One never knows what engenders what: an experience a language, or a language an experience. Both are capable of generating quite a lot. When one is badly sick, one hopes, even against hope, to get cured, the illness to stop. The end of an illness thus is the end of its metaphors. A metaphor – or, to put it more broadly, language itself – is by and large open-ended, it craves continuum: an afterlife, if you will. In other words (no pun intended), metaphor is incurable. Add then to all this yourself, a carrier of this métier, or of this virus – in fact, of a couple of them, sharpening your teeth for a third – shuffling on a windy night along the Fondamenta, whose name proclaims your diagnosis regardless of the nature of your malady. (pp. 77-78)
Joseph Brodsky's memoir/essay/prose poetry, Watermark, has haunted me ever since I first read it in July 2012. It is hard to pin down exactly what it is; its protean qualities make it a mirror of sorts for the reader: whatever might preoccupy your subconscious may come to the fore when reading this. In a draft of a July letter that I wrote to someone dear to me, I focused on the metaphor of water. This is what I wrote, with the quote above appearing in the middle:
As I said to you [...], Brodsky's Watermark was a dangerous book for me to read, as I have already re-read it once and thumbed through parts of it another. The metaphor of water, which in liquid form possesses no innate shape and whose formlessness reflects and refracts objects rather than possessing the entirety of them, for life, the city, and time has occupied several of my waking thoughts (and a few of my dreaming images) these past few days. Take, for instance, his comments on metaphors:
[quoted passage above]
I dream in metaphors, taking the concrete and bending it into something more malleable. I do not possess the talents of the great poets (and Brodsky certainly ranks as one), but I do get some sense of what maladies afflict them. Water as metaphor works because we grasp the futility of holding it; it always escapes us. Water, however, flows through us, moves us, makes our very lives possible It connects without being a part of a beginning or a terminus. It envelops the square that contains the circle in which the points of a triangle struggle to pierce it. Water perhaps is a metaphor for the Alpha and the Omega.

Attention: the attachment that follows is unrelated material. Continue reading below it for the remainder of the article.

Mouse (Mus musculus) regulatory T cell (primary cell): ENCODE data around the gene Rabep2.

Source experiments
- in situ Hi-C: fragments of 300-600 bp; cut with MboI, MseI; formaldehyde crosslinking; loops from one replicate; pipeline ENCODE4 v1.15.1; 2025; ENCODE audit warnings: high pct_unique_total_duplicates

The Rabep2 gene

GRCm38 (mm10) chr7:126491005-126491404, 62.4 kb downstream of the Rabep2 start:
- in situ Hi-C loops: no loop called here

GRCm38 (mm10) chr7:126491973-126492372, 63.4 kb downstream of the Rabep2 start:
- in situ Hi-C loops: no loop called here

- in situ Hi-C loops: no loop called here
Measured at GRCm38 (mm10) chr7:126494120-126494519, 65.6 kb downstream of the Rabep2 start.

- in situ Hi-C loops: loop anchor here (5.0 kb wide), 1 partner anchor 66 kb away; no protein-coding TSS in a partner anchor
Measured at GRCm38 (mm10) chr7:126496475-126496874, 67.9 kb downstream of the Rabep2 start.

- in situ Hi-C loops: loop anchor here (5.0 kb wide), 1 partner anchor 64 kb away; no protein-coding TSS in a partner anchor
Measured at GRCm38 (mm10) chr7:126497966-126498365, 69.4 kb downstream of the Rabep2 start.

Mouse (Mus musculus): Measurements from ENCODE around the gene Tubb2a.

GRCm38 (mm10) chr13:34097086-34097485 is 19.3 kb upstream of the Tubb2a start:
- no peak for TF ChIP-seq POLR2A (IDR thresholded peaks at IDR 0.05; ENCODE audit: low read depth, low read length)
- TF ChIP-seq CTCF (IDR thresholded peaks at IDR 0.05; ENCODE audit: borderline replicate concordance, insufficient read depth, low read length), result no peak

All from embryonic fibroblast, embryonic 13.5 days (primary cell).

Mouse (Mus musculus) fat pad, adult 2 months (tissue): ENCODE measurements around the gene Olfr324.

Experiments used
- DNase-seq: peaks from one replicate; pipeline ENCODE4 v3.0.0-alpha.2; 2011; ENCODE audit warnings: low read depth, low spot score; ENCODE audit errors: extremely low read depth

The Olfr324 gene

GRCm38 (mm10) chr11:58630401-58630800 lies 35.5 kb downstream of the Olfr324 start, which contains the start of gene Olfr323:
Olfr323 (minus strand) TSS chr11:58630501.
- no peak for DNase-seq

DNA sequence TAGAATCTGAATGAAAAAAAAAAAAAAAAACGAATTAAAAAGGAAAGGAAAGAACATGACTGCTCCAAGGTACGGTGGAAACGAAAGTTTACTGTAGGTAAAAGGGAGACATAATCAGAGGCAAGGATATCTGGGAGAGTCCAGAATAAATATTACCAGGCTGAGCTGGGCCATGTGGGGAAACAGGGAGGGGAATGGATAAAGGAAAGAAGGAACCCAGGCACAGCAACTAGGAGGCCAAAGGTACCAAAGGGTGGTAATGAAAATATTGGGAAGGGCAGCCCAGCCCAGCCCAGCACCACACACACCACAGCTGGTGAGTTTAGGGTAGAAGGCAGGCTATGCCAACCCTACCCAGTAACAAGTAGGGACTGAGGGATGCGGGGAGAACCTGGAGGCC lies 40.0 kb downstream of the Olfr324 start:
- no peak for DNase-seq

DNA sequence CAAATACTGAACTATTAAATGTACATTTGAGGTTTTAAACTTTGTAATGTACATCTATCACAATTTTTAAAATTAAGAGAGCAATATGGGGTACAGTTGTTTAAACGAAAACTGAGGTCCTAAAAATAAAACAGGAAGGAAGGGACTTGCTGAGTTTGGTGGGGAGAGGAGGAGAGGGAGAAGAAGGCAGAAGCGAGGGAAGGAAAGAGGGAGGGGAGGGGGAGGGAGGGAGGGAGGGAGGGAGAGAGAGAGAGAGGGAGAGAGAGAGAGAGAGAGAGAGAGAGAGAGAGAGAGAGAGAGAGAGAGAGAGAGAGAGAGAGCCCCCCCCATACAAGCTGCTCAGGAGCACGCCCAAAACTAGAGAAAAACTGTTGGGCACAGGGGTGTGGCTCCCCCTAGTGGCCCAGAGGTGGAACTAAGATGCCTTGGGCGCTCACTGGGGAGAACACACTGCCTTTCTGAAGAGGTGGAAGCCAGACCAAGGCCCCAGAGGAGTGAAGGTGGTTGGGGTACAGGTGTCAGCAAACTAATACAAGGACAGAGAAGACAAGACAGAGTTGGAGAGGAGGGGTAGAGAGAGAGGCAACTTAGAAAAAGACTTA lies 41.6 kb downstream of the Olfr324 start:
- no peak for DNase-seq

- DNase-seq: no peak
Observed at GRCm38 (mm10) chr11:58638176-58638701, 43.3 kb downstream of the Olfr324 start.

Yet this is only a singular impression of Watermark. Re-reading it as the leaves have mostly fallen, with ashen skies and cold breezes, there are other passages that seized my attention. The allusions to the preciousness of color in a wintry clime, of fog enveloping the streets, the labyrinths of canals and streets cloaked with this fog and the meandering paths that people take through the city – these are other elements of Watermark that complement (and provide a contrast to) the watery metaphors of other passages. As a collection of 48 short essays on Brodsky's 17 consecutive winter visits to Venice, Watermark contains at least as much references to the symbolism of that month (and of Brodsky's love for coolness) as it does toward anything else.
Future re-reads no doubt will highlight over aspects of Venice and Brodsky's impressions of it. This is one of the more attractive parts to the book, as Venice, like people, is constantly shifting. In some guises, it appears active, bursting with activity, as might a radiant child playing in front of approving parents. Yet there are times where the stillness of the city captures something else:
And you sense this light's fatigue as it rests in Zaccaria's marble shells for another hour or so, while the earth is turning its other cheek to the luminary. This is the winter light at its purest. It carries no warmth or energy, having shed them and left them behind somewhere in the universe, or in the nearby cumulus. Its particles' only ambition is to reach an object and make it, big or small, visible. It's a private light, the light of Giorgione or Bellini, not the light of Tiepolo or Tintoretto. And the city lingers in it, savoring its touch, the caress of the infinity whence it came. An object, after all, is what makes infinity private. (pp. 80-81)
Privacy certainly is another layer to Brodsky's text. In his impressions of the city, ranging from the city as metaphor to the city as symbol, Brodsky's imagery feels intimately personal, as he struggles to convey what he feels each time that he perceives a countenance of Venice's many faces. We are but interlopers here, Peeping Toms who witness his attempts to wrestle with the infinitude of symbol and metaphor to craft something approximating a "true view" of his beloved Venice. As I said in the excerpted personal letter, "It envelops the square that contains the circle in which the points of a triangle struggle to pierce it." Yet these approximations, close as they come to realizing infinity, by nature must fail. And in that "failure" of Brodsky to define Venice, we detect that eponymous watermark that signals that this work is one of the most evocative works of the late twentieth century, one in which re-readings will yield different impressions each time his essays are considered.